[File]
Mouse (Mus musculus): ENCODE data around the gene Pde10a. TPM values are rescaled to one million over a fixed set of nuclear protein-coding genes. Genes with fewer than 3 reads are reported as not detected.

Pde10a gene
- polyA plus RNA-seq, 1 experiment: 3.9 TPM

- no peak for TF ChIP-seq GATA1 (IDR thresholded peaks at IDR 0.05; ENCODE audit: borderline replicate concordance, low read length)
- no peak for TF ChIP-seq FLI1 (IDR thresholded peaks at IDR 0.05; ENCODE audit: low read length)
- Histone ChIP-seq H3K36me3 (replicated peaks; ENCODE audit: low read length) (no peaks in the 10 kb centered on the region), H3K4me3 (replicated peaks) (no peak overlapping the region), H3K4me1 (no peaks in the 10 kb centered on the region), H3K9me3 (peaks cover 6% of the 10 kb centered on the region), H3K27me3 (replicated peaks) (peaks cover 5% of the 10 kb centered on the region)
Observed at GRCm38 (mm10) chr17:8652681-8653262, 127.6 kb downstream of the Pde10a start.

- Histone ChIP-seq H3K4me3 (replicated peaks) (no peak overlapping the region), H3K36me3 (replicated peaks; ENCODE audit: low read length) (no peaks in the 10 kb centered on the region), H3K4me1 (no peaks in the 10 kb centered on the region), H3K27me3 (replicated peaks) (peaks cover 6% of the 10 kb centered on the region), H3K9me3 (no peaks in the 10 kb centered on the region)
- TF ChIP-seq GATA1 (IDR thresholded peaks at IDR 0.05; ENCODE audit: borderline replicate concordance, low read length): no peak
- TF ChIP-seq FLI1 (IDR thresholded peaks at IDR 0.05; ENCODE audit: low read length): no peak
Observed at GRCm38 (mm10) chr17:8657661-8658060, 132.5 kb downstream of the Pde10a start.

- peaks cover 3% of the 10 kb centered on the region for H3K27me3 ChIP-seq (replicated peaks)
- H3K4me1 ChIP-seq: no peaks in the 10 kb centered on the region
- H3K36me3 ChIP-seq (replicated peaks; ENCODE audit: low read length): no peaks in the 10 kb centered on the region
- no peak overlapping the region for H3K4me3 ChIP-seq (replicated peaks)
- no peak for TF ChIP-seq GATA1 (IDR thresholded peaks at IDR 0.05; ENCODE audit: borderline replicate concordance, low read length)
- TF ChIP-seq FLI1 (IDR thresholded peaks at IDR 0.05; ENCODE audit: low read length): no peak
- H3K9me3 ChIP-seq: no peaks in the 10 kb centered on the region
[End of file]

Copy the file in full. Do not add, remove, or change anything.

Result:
Mouse (Mus musculus): ENCODE data around the gene Pde10a. TPM values are rescaled to one million over a fixed set of nuclear protein-coding genes. Genes with fewer than 3 reads are reported as not detected.

Pde10a gene
- polyA plus RNA-seq, 1 experiment: 3.9 TPM

- no peak for TF ChIP-seq GATA1 (IDR thresholded peaks at IDR 0.05; ENCODE audit: borderline replicate concordance, low read length)
- no peak for TF ChIP-seq FLI1 (IDR thresholded peaks at IDR 0.05; ENCODE audit: low read length)
- Histone ChIP-seq H3K36me3 (replicated peaks; ENCODE audit: low read length) (no peaks in the 10 kb centered on the region), H3K4me3 (replicated peaks) (no peak overlapping the region), H3K4me1 (no peaks in the 10 kb centered on the region), H3K9me3 (peaks cover 6% of the 10 kb centered on the region), H3K27me3 (replicated peaks) (peaks cover 5% of the 10 kb centered on the region)
Observed at GRCm38 (mm10) chr17:8652681-8653262, 127.6 kb downstream of the Pde10a start.

- Histone ChIP-seq H3K4me3 (replicated peaks) (no peak overlapping the region), H3K36me3 (replicated peaks; ENCODE audit: low read length) (no peaks in the 10 kb centered on the region), H3K4me1 (no peaks in the 10 kb centered on the region), H3K27me3 (replicated peaks) (peaks cover 6% of the 10 kb centered on the region), H3K9me3 (no peaks in the 10 kb centered on the region)
- TF ChIP-seq GATA1 (IDR thresholded peaks at IDR 0.05; ENCODE audit: borderline replicate concordance, low read length): no peak
- TF ChIP-seq FLI1 (IDR thresholded peaks at IDR 0.05; ENCODE audit: low read length): no peak
Observed at GRCm38 (mm10) chr17:8657661-8658060, 132.5 kb downstream of the Pde10a start.

- peaks cover 3% of the 10 kb centered on the region for H3K27me3 ChIP-seq (replicated peaks)
- H3K4me1 ChIP-seq: no peaks in the 10 kb centered on the region
- H3K36me3 ChIP-seq (replicated peaks; ENCODE audit: low read length): no peaks in the 10 kb centered on the region
- no peak overlapping the region for H3K4me3 ChIP-seq (replicated peaks)
- no peak for TF ChIP-seq GATA1 (IDR thresholded peaks at IDR 0.05; ENCODE audit: borderline replicate concordance, low read length)
- TF ChIP-seq FLI1 (IDR thresholded peaks at IDR 0.05; ENCODE audit: low read length): no peak
- H3K9me3 ChIP-seq: no peaks in the 10 kb centered on the region